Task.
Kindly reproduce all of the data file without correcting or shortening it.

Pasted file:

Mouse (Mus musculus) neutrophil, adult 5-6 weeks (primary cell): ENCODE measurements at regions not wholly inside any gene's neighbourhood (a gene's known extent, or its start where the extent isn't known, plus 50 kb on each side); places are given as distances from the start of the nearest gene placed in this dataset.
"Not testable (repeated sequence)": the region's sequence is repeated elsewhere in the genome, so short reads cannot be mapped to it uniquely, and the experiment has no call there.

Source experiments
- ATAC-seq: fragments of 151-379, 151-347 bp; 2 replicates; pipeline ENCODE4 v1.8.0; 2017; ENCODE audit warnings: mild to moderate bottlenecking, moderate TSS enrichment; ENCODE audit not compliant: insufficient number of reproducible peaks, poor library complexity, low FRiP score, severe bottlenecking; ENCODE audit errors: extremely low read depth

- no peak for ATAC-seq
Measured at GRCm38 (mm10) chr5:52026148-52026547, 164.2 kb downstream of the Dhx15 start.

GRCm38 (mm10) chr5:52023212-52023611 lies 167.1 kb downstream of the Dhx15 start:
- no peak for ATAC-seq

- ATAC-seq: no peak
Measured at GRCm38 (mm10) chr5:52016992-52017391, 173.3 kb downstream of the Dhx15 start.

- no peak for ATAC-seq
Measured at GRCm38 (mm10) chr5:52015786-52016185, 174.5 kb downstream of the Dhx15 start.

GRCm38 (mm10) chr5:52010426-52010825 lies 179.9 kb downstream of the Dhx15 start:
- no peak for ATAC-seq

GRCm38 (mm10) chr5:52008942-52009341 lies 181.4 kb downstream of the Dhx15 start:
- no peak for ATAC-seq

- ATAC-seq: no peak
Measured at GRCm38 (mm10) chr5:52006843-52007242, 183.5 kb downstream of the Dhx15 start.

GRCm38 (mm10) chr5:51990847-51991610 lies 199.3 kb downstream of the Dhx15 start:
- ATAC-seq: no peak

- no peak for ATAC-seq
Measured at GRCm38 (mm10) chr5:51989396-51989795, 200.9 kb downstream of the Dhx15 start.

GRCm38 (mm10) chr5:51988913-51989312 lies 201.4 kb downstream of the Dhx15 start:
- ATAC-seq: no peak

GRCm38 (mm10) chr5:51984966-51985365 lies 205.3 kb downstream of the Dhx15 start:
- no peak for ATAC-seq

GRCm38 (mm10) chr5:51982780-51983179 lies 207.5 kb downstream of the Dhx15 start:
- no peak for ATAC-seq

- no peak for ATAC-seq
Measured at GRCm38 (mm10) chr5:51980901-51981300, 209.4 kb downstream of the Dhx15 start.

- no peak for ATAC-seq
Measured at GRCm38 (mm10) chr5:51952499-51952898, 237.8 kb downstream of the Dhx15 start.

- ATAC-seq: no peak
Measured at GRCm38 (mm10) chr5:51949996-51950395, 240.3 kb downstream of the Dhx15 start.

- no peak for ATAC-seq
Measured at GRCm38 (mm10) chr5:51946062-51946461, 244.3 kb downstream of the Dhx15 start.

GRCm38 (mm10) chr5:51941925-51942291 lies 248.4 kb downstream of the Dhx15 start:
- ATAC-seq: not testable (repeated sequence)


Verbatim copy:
Mouse (Mus musculus) neutrophil, adult 5-6 weeks (primary cell): ENCODE measurements at regions not wholly inside any gene's neighbourhood (a gene's known extent, or its start where the extent isn't known, plus 50 kb on each side); places are given as distances from the start of the nearest gene placed in this dataset.
"Not testable (repeated sequence)": the region's sequence is repeated elsewhere in the genome, so short reads cannot be mapped to it uniquely, and the experiment has no call there.

Source experiments
- ATAC-seq: fragments of 151-379, 151-347 bp; 2 replicates; pipeline ENCODE4 v1.8.0; 2017; ENCODE audit warnings: mild to moderate bottlenecking, moderate TSS enrichment; ENCODE audit not compliant: insufficient number of reproducible peaks, poor library complexity, low FRiP score, severe bottlenecking; ENCODE audit errors: extremely low read depth

- no peak for ATAC-seq
Measured at GRCm38 (mm10) chr5:52026148-52026547, 164.2 kb downstream of the Dhx15 start.

GRCm38 (mm10) chr5:52023212-52023611 lies 167.1 kb downstream of the Dhx15 start:
- no peak for ATAC-seq

- ATAC-seq: no peak
Measured at GRCm38 (mm10) chr5:52016992-52017391, 173.3 kb downstream of the Dhx15 start.

- no peak for ATAC-seq
Measured at GRCm38 (mm10) chr5:52015786-52016185, 174.5 kb downstream of the Dhx15 start.

GRCm38 (mm10) chr5:52010426-52010825 lies 179.9 kb downstream of the Dhx15 start:
- no peak for ATAC-seq

GRCm38 (mm10) chr5:52008942-52009341 lies 181.4 kb downstream of the Dhx15 start:
- no peak for ATAC-seq

- ATAC-seq: no peak
Measured at GRCm38 (mm10) chr5:52006843-52007242, 183.5 kb downstream of the Dhx15 start.

GRCm38 (mm10) chr5:51990847-51991610 lies 199.3 kb downstream of the Dhx15 start:
- ATAC-seq: no peak

- no peak for ATAC-seq
Measured at GRCm38 (mm10) chr5:51989396-51989795, 200.9 kb downstream of the Dhx15 start.

GRCm38 (mm10) chr5:51988913-51989312 lies 201.4 kb downstream of the Dhx15 start:
- ATAC-seq: no peak

GRCm38 (mm10) chr5:51984966-51985365 lies 205.3 kb downstream of the Dhx15 start:
- no peak for ATAC-seq

GRCm38 (mm10) chr5:51982780-51983179 lies 207.5 kb downstream of the Dhx15 start:
- no peak for ATAC-seq

- no peak for ATAC-seq
Measured at GRCm38 (mm10) chr5:51980901-51981300, 209.4 kb downstream of the Dhx15 start.

- no peak for ATAC-seq
Measured at GRCm38 (mm10) chr5:51952499-51952898, 237.8 kb downstream of the Dhx15 start.

- ATAC-seq: no peak
Measured at GRCm38 (mm10) chr5:51949996-51950395, 240.3 kb downstream of the Dhx15 start.

- no peak for ATAC-seq
Measured at GRCm38 (mm10) chr5:51946062-51946461, 244.3 kb downstream of the Dhx15 start.

GRCm38 (mm10) chr5:51941925-51942291 lies 248.4 kb downstream of the Dhx15 start:
- ATAC-seq: not testable (repeated sequence)